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What You Should Know About Wrinkle Fillers

October 3, 2012 |

Injectable wrinkle fillers can give you a more youthful look for a fraction of what a traditional face lift costs. Most will fill lines and wrinkles in less than 30 minutes with results that can last from four months to more than a year.

Injectable wrinkle fillers, unlike Botox injections that relax the muscle under a wrinkle, fill the line or crease with one of several different substances. As a result, the line or crease seems to have nearly disappeared.

Wrinkle fillers can also be used as “volumizers,” plumping and lifting cheeks, filling out thin lips, and plumping sagging hands.

The treatment is fast and easy. But all wrinkle fillers have a downside, including the risk of allergic reaction and the formation of tiny bumps under the skin. In some cases, those bumps may be permanent. A bluish skin discoloration known as the Tyndall effect is also possible. The color change can last for several months, but there are treatments available. In very rare cases, skin cells may die if the wrinkle fillers are not used properly. Typically, the wrinkle fillers with longer-lasting effects are the ones more likely to cause side effects.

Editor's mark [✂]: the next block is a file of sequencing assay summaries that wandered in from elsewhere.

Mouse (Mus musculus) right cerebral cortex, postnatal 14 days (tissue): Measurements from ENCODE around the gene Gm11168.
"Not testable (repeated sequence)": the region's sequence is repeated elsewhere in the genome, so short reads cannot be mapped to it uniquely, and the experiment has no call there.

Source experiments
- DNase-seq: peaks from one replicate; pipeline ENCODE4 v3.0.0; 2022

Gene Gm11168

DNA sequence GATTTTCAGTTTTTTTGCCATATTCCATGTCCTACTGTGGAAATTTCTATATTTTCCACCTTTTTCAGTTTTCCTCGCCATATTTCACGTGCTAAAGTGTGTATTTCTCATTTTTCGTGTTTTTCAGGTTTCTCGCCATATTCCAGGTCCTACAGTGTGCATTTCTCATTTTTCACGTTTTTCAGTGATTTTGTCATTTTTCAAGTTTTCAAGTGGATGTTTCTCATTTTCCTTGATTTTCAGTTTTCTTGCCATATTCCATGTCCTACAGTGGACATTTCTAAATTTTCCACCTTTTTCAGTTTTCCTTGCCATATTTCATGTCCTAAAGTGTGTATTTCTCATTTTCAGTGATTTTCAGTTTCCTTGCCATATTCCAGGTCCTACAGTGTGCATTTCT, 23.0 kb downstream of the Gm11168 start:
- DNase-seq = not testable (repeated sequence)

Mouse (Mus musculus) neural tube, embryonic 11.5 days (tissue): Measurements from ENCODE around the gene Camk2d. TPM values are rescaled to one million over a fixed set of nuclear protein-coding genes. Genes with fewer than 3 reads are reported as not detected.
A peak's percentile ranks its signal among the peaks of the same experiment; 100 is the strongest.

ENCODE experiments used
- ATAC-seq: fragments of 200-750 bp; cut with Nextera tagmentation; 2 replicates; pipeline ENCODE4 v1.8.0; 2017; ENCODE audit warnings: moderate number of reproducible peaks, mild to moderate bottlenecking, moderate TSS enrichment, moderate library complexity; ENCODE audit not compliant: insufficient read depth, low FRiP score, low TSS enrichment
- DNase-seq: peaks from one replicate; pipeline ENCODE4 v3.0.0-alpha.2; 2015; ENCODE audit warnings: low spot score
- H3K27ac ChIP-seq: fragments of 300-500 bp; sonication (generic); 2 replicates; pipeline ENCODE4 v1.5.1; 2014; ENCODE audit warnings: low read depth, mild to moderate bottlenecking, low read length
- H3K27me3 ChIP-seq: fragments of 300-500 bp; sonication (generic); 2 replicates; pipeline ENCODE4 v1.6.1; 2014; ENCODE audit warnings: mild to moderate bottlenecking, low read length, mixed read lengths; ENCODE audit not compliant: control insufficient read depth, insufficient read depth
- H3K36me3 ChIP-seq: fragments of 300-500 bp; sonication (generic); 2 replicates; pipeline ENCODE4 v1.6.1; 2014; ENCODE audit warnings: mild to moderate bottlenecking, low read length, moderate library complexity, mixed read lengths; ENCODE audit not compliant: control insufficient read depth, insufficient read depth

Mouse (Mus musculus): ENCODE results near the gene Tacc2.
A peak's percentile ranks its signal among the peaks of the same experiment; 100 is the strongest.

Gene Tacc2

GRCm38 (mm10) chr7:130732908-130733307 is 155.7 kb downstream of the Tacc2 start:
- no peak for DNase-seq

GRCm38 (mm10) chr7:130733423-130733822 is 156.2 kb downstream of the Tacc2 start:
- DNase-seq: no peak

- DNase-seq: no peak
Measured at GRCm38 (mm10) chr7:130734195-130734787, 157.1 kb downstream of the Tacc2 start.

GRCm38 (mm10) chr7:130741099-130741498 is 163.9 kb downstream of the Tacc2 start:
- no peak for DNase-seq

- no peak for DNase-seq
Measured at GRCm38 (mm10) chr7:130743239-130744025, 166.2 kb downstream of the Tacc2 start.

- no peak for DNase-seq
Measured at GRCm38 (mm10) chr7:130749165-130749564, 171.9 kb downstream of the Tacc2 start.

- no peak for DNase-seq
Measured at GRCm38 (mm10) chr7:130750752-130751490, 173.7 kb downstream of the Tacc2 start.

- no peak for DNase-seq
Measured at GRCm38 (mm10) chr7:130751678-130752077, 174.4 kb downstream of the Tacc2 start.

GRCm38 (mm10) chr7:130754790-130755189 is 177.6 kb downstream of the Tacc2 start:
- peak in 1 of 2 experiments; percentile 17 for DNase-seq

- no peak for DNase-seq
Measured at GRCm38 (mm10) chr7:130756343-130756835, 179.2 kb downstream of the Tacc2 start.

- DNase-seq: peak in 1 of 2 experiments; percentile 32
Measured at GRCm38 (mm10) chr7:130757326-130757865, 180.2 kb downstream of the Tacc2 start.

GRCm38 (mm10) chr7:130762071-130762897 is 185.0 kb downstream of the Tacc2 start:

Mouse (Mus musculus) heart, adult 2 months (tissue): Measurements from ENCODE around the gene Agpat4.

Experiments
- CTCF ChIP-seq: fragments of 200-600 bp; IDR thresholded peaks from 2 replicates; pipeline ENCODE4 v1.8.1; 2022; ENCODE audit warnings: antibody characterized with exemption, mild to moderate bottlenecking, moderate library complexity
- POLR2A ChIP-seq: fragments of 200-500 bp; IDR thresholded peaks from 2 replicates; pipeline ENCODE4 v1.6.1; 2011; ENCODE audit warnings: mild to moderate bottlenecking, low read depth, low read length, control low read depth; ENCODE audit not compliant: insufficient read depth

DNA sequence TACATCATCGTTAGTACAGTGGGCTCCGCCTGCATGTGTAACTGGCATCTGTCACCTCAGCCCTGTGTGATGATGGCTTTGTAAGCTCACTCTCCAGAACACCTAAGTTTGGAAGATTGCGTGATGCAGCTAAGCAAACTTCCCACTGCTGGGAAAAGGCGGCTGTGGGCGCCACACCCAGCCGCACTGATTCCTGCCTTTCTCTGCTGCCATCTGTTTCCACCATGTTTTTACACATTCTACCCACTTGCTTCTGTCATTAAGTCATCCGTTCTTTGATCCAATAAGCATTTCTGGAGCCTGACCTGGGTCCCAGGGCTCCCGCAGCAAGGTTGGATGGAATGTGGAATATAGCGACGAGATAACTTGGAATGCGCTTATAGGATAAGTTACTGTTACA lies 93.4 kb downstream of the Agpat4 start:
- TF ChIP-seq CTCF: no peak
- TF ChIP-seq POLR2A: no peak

Not every wrinkle is right for every type of wrinkle filler. The least risks and best results come from using the right wrinkle filler correctly. That’s one reason why you should only have wrinkle fillers injected by a board-certified dermatologist or plastic surgeon.

To help you discuss your options with your doctor, here is a breakdown of the wrinkle fillers currently available. It includes their basic ingredients, how they work, their risks and benefits, and the best areas for treatment. Your doctor can help you choose the right one for you.

Wrinkle Filler Options

Hyaluronic Acid Wrinkle Fillers

The most popular category of wrinkle fillers is hyaluronic acid. Each type of hyaluronic acid wrinkle filler works in a slightly different way with varying results.

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Source:  WebMD, October 3, 2012 at

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